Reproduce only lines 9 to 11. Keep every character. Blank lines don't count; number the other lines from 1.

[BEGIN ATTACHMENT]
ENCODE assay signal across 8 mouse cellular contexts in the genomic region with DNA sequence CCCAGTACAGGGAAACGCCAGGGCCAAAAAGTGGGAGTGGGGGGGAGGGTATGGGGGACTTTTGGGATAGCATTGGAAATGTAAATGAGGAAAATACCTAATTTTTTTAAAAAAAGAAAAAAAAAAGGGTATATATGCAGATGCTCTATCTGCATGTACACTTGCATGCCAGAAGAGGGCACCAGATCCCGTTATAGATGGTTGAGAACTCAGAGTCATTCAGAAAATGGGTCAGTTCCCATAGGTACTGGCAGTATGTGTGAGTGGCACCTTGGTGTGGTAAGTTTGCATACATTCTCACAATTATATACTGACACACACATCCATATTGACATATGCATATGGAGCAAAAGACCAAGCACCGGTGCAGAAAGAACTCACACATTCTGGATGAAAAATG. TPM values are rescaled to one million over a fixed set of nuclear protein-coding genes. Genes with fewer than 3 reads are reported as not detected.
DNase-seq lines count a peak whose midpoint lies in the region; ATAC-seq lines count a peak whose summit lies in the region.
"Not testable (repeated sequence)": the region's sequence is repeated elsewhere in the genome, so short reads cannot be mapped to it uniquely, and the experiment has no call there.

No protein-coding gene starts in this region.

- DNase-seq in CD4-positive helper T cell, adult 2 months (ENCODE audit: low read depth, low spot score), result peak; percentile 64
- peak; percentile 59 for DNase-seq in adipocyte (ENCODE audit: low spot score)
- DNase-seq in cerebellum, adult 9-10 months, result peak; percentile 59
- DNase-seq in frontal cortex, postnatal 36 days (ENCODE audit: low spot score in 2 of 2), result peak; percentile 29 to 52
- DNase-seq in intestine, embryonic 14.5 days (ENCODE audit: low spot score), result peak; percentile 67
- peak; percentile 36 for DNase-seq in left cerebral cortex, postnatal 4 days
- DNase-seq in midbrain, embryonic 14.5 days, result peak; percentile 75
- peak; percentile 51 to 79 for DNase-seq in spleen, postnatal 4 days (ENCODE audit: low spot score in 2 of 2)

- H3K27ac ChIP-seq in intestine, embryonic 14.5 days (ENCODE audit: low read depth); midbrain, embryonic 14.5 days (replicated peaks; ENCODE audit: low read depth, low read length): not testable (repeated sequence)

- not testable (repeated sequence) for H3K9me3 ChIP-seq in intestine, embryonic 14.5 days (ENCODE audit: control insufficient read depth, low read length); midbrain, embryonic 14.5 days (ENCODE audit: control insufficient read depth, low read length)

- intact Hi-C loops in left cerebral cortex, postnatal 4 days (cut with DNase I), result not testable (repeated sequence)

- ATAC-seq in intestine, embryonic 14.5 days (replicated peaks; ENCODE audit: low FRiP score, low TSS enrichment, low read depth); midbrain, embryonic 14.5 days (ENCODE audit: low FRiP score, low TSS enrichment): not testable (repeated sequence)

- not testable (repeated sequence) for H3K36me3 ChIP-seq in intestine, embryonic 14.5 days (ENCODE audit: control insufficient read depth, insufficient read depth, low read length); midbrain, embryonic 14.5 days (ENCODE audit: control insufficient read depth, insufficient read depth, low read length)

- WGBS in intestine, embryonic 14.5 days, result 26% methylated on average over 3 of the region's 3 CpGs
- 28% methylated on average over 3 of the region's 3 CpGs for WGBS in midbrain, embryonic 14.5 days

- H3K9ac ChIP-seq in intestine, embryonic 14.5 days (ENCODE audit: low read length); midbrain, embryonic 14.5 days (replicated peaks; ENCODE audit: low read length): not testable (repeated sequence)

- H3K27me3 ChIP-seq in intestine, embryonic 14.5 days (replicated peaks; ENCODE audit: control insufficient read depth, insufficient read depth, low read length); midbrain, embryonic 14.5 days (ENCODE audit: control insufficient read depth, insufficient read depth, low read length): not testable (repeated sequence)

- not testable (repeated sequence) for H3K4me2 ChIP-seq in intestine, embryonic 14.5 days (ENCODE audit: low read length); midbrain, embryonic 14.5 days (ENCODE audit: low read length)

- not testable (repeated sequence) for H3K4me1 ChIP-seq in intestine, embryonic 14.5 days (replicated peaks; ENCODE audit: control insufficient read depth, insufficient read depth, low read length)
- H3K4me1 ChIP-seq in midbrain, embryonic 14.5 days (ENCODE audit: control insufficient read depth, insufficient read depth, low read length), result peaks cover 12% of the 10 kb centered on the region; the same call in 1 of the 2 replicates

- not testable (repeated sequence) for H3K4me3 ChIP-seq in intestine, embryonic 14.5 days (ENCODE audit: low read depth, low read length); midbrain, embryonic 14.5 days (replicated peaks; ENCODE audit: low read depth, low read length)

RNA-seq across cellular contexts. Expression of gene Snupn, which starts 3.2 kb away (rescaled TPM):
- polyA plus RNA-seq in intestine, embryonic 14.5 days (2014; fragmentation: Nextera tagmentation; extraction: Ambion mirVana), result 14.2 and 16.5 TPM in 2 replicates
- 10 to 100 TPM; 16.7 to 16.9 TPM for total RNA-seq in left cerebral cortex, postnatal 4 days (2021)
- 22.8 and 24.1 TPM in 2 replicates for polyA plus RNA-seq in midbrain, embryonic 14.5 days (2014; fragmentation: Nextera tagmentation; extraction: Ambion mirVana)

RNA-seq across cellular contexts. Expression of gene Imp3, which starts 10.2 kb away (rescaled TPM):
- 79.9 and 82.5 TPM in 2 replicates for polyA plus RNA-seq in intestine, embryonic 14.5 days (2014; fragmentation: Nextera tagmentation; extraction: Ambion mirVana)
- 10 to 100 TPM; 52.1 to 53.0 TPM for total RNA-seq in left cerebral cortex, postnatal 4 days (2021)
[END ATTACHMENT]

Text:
- DNase-seq in intestine, embryonic 14.5 days (ENCODE audit: low spot score), result peak; percentile 67
- peak; percentile 36 for DNase-seq in left cerebral cortex, postnatal 4 days
- DNase-seq in midbrain, embryonic 14.5 days, result peak; percentile 75